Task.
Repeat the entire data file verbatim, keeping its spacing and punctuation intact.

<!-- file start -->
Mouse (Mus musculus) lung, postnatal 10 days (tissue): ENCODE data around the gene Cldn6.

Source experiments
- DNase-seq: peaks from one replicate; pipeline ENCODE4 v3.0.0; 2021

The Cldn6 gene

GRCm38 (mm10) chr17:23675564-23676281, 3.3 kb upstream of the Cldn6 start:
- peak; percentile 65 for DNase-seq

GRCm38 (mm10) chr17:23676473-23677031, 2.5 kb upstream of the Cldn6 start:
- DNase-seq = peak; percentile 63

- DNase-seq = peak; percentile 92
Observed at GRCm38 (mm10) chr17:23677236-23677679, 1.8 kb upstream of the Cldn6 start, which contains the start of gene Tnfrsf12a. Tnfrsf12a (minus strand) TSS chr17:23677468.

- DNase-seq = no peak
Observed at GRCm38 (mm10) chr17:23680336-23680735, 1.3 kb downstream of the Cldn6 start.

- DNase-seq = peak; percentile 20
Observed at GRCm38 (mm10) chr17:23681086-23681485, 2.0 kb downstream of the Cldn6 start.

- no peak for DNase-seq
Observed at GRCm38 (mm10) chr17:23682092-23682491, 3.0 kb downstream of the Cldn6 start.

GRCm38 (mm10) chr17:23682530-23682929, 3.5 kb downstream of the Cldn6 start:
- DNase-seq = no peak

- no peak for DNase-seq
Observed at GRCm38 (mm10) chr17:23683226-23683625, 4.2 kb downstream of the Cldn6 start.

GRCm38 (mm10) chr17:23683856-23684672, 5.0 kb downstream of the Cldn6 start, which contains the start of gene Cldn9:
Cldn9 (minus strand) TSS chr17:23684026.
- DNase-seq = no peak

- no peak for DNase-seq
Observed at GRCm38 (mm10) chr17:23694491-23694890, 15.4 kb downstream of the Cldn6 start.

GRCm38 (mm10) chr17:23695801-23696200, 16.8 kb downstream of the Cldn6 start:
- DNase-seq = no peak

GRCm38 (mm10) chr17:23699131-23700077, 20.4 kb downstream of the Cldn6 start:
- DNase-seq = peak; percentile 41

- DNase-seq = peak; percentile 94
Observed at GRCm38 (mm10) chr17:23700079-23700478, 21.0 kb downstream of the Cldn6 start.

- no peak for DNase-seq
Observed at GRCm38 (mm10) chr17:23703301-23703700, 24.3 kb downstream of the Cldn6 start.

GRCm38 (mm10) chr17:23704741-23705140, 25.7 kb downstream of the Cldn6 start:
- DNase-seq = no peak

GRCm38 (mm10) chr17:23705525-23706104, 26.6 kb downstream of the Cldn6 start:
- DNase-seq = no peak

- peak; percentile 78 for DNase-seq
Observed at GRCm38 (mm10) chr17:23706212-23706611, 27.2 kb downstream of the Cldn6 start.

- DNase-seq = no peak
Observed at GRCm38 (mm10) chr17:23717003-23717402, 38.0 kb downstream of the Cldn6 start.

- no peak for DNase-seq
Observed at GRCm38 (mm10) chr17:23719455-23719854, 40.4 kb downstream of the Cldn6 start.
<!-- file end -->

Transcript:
Mouse (Mus musculus) lung, postnatal 10 days (tissue): ENCODE data around the gene Cldn6.

Source experiments
- DNase-seq: peaks from one replicate; pipeline ENCODE4 v3.0.0; 2021

The Cldn6 gene

GRCm38 (mm10) chr17:23675564-23676281, 3.3 kb upstream of the Cldn6 start:
- peak; percentile 65 for DNase-seq

GRCm38 (mm10) chr17:23676473-23677031, 2.5 kb upstream of the Cldn6 start:
- DNase-seq = peak; percentile 63

- DNase-seq = peak; percentile 92
Observed at GRCm38 (mm10) chr17:23677236-23677679, 1.8 kb upstream of the Cldn6 start, which contains the start of gene Tnfrsf12a. Tnfrsf12a (minus strand) TSS chr17:23677468.

- DNase-seq = no peak
Observed at GRCm38 (mm10) chr17:23680336-23680735, 1.3 kb downstream of the Cldn6 start.

- DNase-seq = peak; percentile 20
Observed at GRCm38 (mm10) chr17:23681086-23681485, 2.0 kb downstream of the Cldn6 start.

- no peak for DNase-seq
Observed at GRCm38 (mm10) chr17:23682092-23682491, 3.0 kb downstream of the Cldn6 start.

GRCm38 (mm10) chr17:23682530-23682929, 3.5 kb downstream of the Cldn6 start:
- DNase-seq = no peak

- no peak for DNase-seq
Observed at GRCm38 (mm10) chr17:23683226-23683625, 4.2 kb downstream of the Cldn6 start.

GRCm38 (mm10) chr17:23683856-23684672, 5.0 kb downstream of the Cldn6 start, which contains the start of gene Cldn9:
Cldn9 (minus strand) TSS chr17:23684026.
- DNase-seq = no peak

- no peak for DNase-seq
Observed at GRCm38 (mm10) chr17:23694491-23694890, 15.4 kb downstream of the Cldn6 start.

GRCm38 (mm10) chr17:23695801-23696200, 16.8 kb downstream of the Cldn6 start:
- DNase-seq = no peak

GRCm38 (mm10) chr17:23699131-23700077, 20.4 kb downstream of the Cldn6 start:
- DNase-seq = peak; percentile 41

- DNase-seq = peak; percentile 94
Observed at GRCm38 (mm10) chr17:23700079-23700478, 21.0 kb downstream of the Cldn6 start.

- no peak for DNase-seq
Observed at GRCm38 (mm10) chr17:23703301-23703700, 24.3 kb downstream of the Cldn6 start.

GRCm38 (mm10) chr17:23704741-23705140, 25.7 kb downstream of the Cldn6 start:
- DNase-seq = no peak

GRCm38 (mm10) chr17:23705525-23706104, 26.6 kb downstream of the Cldn6 start:
- DNase-seq = no peak

- peak; percentile 78 for DNase-seq
Observed at GRCm38 (mm10) chr17:23706212-23706611, 27.2 kb downstream of the Cldn6 start.

- DNase-seq = no peak
Observed at GRCm38 (mm10) chr17:23717003-23717402, 38.0 kb downstream of the Cldn6 start.

- no peak for DNase-seq
Observed at GRCm38 (mm10) chr17:23719455-23719854, 40.4 kb downstream of the Cldn6 start.